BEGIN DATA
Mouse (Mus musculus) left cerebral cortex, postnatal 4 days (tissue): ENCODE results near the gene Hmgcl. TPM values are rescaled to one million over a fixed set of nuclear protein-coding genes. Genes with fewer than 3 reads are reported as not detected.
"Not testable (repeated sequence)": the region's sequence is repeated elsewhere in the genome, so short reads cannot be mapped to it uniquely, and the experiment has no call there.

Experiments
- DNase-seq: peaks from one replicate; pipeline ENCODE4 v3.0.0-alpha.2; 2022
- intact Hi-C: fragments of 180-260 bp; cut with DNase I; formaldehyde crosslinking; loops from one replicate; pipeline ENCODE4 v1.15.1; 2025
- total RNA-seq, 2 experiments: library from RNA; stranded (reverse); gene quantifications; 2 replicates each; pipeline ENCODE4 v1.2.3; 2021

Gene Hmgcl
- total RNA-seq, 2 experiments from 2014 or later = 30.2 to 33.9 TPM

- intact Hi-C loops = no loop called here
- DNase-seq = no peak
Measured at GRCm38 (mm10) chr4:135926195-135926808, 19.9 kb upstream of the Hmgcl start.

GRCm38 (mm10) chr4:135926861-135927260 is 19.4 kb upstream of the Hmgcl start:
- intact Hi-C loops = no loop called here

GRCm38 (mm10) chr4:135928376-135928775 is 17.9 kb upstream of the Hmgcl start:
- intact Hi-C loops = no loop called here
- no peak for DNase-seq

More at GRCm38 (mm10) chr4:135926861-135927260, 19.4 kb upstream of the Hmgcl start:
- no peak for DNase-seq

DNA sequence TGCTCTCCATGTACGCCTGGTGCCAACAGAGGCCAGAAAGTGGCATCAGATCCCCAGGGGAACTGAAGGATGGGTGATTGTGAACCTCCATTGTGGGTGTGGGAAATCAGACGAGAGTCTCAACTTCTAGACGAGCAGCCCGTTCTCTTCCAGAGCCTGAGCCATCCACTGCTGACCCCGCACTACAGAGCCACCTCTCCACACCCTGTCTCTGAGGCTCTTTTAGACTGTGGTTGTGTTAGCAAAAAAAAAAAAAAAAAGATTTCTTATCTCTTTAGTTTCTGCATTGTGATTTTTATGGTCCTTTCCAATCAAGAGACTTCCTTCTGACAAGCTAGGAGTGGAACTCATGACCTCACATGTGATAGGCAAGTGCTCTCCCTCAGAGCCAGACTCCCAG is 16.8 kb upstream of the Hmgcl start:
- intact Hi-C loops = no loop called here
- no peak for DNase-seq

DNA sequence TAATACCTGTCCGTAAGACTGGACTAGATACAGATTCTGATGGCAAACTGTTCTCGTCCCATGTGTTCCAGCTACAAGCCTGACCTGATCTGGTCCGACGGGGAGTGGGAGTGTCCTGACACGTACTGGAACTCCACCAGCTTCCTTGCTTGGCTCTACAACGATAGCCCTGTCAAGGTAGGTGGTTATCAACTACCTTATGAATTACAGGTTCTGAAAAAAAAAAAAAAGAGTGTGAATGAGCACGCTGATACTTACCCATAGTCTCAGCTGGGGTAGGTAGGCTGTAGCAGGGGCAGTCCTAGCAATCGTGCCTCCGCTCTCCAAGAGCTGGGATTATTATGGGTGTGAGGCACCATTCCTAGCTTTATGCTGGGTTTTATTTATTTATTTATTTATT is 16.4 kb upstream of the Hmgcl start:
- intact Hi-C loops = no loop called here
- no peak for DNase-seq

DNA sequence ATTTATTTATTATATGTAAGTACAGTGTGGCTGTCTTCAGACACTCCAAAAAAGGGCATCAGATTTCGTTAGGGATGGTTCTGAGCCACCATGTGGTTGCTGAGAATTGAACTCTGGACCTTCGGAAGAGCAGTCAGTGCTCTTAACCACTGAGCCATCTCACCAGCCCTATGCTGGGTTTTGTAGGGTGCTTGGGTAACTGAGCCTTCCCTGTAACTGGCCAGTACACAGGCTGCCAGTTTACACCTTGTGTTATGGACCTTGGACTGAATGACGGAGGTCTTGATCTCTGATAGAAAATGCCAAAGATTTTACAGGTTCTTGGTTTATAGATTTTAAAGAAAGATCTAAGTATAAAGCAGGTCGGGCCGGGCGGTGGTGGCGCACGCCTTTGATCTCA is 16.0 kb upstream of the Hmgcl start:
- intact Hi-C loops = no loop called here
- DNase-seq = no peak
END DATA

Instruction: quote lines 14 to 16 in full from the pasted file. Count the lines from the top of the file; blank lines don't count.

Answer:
GRCm38 (mm10) chr4:135928376-135928775 is 17.9 kb upstream of the Hmgcl start:
- intact Hi-C loops = no loop called here
- no peak for DNase-seq